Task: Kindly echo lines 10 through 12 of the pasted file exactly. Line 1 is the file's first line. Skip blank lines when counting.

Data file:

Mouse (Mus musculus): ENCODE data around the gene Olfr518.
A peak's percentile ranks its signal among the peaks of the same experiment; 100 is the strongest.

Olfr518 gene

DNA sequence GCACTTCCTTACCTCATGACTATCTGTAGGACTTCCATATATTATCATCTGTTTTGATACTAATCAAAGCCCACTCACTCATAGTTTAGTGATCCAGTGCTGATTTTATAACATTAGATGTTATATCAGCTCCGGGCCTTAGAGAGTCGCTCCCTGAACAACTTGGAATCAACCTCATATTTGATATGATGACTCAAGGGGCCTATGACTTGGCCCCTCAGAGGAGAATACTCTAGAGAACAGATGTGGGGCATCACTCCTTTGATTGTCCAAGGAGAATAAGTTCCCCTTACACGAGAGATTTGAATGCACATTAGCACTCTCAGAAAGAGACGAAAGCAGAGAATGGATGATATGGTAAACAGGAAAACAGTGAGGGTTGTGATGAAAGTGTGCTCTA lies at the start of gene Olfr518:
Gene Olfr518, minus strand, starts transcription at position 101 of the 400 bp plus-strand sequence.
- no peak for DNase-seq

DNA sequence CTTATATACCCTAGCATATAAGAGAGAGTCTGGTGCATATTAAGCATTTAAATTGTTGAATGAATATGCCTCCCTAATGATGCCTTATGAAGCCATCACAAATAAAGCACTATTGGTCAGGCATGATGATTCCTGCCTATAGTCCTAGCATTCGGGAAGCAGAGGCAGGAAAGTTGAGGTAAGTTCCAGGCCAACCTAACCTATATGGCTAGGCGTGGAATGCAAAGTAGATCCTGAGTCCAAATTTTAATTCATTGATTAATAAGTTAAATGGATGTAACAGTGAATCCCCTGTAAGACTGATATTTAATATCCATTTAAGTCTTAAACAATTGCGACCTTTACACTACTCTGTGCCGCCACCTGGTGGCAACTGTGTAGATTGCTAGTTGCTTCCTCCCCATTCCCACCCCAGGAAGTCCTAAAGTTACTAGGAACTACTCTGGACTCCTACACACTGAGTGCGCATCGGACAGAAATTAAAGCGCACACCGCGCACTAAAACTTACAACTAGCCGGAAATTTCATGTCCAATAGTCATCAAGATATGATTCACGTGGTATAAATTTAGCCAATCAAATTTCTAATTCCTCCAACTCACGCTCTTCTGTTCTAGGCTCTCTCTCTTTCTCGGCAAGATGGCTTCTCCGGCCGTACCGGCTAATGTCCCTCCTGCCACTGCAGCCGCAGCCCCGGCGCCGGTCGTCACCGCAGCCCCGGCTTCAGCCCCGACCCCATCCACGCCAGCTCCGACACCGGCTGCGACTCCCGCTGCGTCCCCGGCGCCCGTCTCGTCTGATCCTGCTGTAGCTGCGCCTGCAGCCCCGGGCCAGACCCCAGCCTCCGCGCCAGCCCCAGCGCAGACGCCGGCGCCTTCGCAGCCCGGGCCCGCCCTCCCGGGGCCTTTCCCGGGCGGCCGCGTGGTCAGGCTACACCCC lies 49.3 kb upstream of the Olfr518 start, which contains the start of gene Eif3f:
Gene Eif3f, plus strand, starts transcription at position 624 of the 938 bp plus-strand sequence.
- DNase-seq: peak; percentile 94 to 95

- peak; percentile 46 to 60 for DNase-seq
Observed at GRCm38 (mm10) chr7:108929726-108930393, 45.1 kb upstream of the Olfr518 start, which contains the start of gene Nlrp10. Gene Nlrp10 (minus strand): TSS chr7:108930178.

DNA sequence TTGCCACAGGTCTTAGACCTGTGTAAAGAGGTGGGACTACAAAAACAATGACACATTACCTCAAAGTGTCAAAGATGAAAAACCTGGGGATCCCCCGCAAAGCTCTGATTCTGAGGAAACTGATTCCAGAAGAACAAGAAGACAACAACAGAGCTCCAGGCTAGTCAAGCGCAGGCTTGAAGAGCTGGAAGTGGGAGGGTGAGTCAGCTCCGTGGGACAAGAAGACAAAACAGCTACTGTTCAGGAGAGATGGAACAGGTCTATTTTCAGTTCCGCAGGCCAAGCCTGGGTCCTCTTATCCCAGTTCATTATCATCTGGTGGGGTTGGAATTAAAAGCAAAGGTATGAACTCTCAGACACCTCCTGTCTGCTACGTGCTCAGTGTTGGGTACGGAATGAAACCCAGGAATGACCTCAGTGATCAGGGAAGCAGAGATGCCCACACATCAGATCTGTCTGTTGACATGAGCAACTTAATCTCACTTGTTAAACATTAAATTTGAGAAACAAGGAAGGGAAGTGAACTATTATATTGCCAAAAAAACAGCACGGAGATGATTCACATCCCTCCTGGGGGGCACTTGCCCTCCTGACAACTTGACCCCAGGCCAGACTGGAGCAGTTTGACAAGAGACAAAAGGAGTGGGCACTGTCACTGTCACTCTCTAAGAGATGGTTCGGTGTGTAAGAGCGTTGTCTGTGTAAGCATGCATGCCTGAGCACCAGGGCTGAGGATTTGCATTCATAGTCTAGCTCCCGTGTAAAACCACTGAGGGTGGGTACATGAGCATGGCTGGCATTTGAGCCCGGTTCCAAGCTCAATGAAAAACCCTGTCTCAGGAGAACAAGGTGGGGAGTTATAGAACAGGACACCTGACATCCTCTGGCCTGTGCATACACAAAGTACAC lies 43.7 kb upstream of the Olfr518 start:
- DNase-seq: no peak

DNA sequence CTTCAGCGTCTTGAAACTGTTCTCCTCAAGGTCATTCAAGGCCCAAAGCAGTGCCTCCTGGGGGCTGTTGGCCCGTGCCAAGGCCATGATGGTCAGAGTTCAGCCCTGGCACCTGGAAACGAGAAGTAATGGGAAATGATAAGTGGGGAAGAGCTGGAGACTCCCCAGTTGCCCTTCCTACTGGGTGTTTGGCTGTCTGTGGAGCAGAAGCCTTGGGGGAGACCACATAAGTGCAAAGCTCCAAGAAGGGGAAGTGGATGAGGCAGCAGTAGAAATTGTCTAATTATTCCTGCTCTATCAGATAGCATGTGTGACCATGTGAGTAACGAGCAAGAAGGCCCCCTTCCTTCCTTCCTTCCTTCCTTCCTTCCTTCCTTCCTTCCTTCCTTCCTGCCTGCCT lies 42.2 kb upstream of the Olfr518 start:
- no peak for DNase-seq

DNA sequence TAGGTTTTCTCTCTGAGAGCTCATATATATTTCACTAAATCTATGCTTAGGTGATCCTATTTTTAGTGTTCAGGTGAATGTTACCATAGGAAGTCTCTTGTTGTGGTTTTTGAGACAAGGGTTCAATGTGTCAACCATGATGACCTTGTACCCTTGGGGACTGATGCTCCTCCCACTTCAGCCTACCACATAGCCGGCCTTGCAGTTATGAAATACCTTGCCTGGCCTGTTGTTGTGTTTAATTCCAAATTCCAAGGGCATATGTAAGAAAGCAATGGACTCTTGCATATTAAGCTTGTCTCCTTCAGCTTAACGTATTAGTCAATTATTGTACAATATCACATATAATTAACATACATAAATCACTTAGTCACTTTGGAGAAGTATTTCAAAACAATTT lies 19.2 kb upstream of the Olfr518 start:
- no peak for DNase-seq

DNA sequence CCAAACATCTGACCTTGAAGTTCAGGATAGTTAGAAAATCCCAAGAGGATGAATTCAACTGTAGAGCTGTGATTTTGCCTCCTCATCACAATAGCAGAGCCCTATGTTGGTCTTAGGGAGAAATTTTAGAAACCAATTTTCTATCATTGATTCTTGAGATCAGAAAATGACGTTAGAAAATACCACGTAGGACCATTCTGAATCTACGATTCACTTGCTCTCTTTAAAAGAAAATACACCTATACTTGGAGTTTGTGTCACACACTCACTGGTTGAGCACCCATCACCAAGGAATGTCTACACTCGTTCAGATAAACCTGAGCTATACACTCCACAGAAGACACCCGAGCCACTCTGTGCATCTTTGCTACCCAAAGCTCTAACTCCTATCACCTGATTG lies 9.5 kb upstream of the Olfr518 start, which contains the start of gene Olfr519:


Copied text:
- peak; percentile 46 to 60 for DNase-seq
Observed at GRCm38 (mm10) chr7:108929726-108930393, 45.1 kb upstream of the Olfr518 start, which contains the start of gene Nlrp10. Gene Nlrp10 (minus strand): TSS chr7:108930178.

DNA sequence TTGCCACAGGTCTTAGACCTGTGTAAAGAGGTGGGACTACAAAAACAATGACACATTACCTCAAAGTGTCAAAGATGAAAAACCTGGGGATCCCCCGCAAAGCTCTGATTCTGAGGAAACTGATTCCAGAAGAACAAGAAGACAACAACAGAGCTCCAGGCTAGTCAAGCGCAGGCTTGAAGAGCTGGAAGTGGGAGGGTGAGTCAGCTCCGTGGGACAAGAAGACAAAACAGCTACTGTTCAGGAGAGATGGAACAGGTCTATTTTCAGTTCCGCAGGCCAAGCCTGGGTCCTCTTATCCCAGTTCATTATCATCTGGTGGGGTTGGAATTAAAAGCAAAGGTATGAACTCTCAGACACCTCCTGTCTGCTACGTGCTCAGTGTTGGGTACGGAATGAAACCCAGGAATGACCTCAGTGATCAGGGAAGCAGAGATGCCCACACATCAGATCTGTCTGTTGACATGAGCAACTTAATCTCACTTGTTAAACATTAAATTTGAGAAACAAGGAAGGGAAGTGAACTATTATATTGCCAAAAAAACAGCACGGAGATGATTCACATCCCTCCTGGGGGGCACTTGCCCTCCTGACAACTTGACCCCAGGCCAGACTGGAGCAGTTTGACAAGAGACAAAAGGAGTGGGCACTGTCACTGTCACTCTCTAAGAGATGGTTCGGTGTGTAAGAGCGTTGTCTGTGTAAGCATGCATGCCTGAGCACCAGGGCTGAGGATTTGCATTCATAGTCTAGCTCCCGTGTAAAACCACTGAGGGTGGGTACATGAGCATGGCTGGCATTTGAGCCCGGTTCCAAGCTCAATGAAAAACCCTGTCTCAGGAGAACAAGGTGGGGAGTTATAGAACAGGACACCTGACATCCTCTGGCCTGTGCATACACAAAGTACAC lies 43.7 kb upstream of the Olfr518 start: